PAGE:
Bug 219213 - powerd causing problems with ryzen
Summary: powerd causing problems with ryzen
Status: Closed Overcome By Events
Alias: None
Product: Base System
Classification: Unclassified
Component: kern (show other bugs)
Version: 11.0-STABLE
Hardware: amd64 Any
: --- Affects Many People
Assignee: Jung-uk Kim
URL:
Keywords:
Depends on: 221621
Blocks:
  Show dependency treegraph
 
Reported: 2017-05-11 08:19 UTC by SF
Modified: 2017-12-06 21:48 UTC (History)
4 users (show)

See Also:
koobs: mfc-stable11?
koobs: mfc-stable10?


Attachments
x86/cpufreq/hwpstate.c patch for powerd++ (not tested) (1.35 KB, patch)
2017-08-19 09:32 UTC, mailsed
no flags Details | Diff

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Description SF 2017-05-11 08:19:39 UTC
I use FreeBSD 11.0 with an Ryzen R7 1700X Processor since March, the first thing i recognised switching over to Ryzen was significantly improved performance compared to my Phenom X6 1100T. The Power-Consumption has become very low.

I struggled a lot of Problems within wine, having very low performance even with Ryzen. Last week i decided to overclock my cpu, the overclocking turned off all the power-saving-features and the first thing i recognised was that my performance was many times higher then before. My computer usually crashed several times a day, rarely i could run my computer 2 days without having to restart because of the machine completely freezing. Since overclocking it my machine keeps running, no problems anymore.

I did also constantly getting error-messages from powerd within my output, they are gone now. I already thought this might be causing the freezes but i didnt think this is also powering my machine at its lowest p-state.

Ryzen-Support should be added and more control over power-saving features to avoid performance holes.
Comment 1 SF 2017-05-11 18:01:26 UTC
To be more specific about power-saving features:

CPU's have different p-states since a long time now but powerd only knows 3 options to set:

adaptive, maximum, minimum

I have only 2 options for the adaptive-mode to set percentages for minimum and maximum.

I dont know how many different p-state each CPU has but there is definitely more then just maximum and minimum. I remember 4-5 different p-states with my old Phenom X6 1100T(cpu from 2010) i had before.

Your powerd is very primitive and i think it doesnt fit todays demands of flexible power-management and accurate delivery of performance.

With 4-5 p-states i can set 4-5 barriers to hit to get my CPU more precisely onto its needed level.

With todays CPU-Performance i can do more math to calculate its needed p-state. An Ryzen R7 1700X has 16 CPU-Cores, there is easyly some spare calculation-power to do the math for adjusting the p-states more accurate.

e.x.:
1 primary interval(long time period)
1 secondary interval(short time period) which gets launched from the primary interval after the specified time
1 counter for each p-state-limit

The primvary interval kicks in each 15 seconds.
The secondary interval checks every 40ms the average cpu-load for an duration of 1 second. It increases the counter for the assigned p-state at each check until the 1 second duration is finished.

It selects the p-state with the highest counter and priority.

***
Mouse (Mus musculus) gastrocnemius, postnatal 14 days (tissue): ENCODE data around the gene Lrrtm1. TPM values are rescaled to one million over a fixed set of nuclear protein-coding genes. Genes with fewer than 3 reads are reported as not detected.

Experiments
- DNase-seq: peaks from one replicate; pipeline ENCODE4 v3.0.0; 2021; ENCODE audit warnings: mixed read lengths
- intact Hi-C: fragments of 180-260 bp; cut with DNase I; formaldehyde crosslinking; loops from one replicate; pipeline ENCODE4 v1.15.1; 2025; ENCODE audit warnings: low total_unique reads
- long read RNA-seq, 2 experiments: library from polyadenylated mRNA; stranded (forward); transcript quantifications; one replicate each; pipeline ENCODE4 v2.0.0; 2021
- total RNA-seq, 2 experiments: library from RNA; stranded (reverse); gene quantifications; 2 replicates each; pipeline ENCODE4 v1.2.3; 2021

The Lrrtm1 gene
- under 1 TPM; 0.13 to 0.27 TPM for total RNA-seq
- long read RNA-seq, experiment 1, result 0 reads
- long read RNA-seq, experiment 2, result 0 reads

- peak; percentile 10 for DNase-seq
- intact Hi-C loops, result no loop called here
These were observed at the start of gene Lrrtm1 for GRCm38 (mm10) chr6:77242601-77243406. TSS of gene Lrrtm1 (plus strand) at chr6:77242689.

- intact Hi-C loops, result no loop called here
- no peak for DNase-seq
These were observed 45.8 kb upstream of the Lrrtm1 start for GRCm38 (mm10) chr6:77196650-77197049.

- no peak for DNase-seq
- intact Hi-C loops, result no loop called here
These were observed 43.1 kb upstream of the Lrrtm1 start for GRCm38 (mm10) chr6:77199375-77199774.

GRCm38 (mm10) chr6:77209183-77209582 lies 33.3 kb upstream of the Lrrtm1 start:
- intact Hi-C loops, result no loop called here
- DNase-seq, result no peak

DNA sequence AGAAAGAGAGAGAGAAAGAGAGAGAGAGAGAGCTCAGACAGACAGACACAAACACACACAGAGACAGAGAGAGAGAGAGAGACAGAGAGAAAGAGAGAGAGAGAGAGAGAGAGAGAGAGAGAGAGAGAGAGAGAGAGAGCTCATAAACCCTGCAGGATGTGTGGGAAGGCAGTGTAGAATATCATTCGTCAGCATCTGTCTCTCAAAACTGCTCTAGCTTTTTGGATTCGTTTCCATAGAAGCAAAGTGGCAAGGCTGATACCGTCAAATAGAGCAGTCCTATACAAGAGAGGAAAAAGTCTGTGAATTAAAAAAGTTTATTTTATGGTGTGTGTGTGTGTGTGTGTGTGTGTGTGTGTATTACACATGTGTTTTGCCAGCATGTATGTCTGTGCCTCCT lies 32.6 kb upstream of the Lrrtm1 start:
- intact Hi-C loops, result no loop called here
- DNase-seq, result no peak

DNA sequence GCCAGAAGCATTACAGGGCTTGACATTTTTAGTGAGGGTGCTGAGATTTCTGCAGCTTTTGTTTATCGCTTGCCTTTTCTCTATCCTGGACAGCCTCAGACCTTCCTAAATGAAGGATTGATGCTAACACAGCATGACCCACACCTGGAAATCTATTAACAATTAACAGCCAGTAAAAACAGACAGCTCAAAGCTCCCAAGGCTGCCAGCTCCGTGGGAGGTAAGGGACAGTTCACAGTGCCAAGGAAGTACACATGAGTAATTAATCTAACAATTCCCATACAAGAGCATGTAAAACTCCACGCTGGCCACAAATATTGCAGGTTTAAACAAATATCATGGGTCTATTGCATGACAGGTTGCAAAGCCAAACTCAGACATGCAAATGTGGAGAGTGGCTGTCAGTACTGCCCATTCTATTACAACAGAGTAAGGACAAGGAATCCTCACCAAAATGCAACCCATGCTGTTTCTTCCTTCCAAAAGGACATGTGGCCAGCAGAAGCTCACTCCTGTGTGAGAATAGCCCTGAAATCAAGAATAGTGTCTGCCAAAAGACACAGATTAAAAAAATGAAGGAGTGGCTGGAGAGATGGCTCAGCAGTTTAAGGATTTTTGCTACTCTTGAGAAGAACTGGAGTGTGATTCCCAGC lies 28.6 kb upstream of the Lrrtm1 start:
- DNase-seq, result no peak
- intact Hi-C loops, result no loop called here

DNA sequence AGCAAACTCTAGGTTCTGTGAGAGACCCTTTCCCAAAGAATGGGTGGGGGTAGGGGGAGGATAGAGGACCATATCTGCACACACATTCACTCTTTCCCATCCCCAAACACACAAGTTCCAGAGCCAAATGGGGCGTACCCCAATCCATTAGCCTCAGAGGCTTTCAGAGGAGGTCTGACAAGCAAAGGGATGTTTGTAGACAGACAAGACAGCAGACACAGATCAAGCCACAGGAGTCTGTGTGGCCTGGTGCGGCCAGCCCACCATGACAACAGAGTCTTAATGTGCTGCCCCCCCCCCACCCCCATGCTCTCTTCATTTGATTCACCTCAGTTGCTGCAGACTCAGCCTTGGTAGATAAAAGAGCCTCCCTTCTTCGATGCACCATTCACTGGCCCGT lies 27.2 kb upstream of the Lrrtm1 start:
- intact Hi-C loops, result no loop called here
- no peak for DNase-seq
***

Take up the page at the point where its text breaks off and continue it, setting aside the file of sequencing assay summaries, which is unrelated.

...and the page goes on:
Shouldn't be too hard?
Comment 2 Conrad Meyer freebsd_committer 2017-05-11 18:11:42 UTC
Does powerd++ (available as a port "powerdxx") work any better?
Comment 3 SF 2017-05-11 18:37:37 UTC
Compared to powerd? Much better.

Compared to my solution? Its something different and powerd++ adresses it another way and also has temperatur-management. It's primitive in the part of calculating the needed p-state out of the average.

My example was much more solid to performance-spikes because of the counters and probing.

I didn't know powerd++ until yet i have to say and all i know about it are the explanations from their site to get an overview.
Comment 4 SF 2017-05-11 19:44:05 UTC
This made me think about it, my first example was good but still inherits problems. This one is closer to final.

e.x.:
1 primary interval(long time period) to reset counters
1 secondary interval(short time period)to probe and count
1 counter for each p-state-limit and core

The primvary interval resets the counters to 0 each second.
The secondary interval probes every 10ms(?) the current load of each core and increases the counter according to each p-state-limit by 1.

p-state 0 <20%
p-state 1 20%>
p-state 2 40$>
p-state 3 60%>
p-state 4 80%>

After 1 second it selects the cores with the highest reached limits.

Lets say core 1,2,3,4 did exceed 80%> and core 5,6,7,8,9,10,11,12,13,14,15,16 did only stay at max. 20%>. The 20%-Cores would outweight Core 1,2,3,4 and the CPU will stay at a low p-state if they would taken into account, they dont get. Only the CPU's with the max. reached p-state get counted together.

Core 1,2,3,4's counters get summarized and the p-state with the highest count and priority gets selected.

The priority is needed because 80% spikes might occur less often then the counter count something above 40% or 60%, this might cause staying at too low p-state. The p-state 4 needs an higher priority because of it which means a count of 20 on p-state 4 weights more then a count of 50 on p-state 0 or 2.

Finally there needs to be an timer to countdown the time for allowing throttling down to a lower p-state if the previously high p-state didn't get reached anymore.

P-state 4 didn't get reached anymore since 30 seconds and now the cpu is allowed to power down to the new calculated value. If the calculations hit p-state 4 again while the 30 seconds count down then the timer gets reset to 30 seconds and counts down again. This function can be optional and/or only kicks in if the specified p-state is reached. This is for people running programs with very much high-spikes and short periods of low load between it to avoid clocking down and hitting the cap if the spike occurs.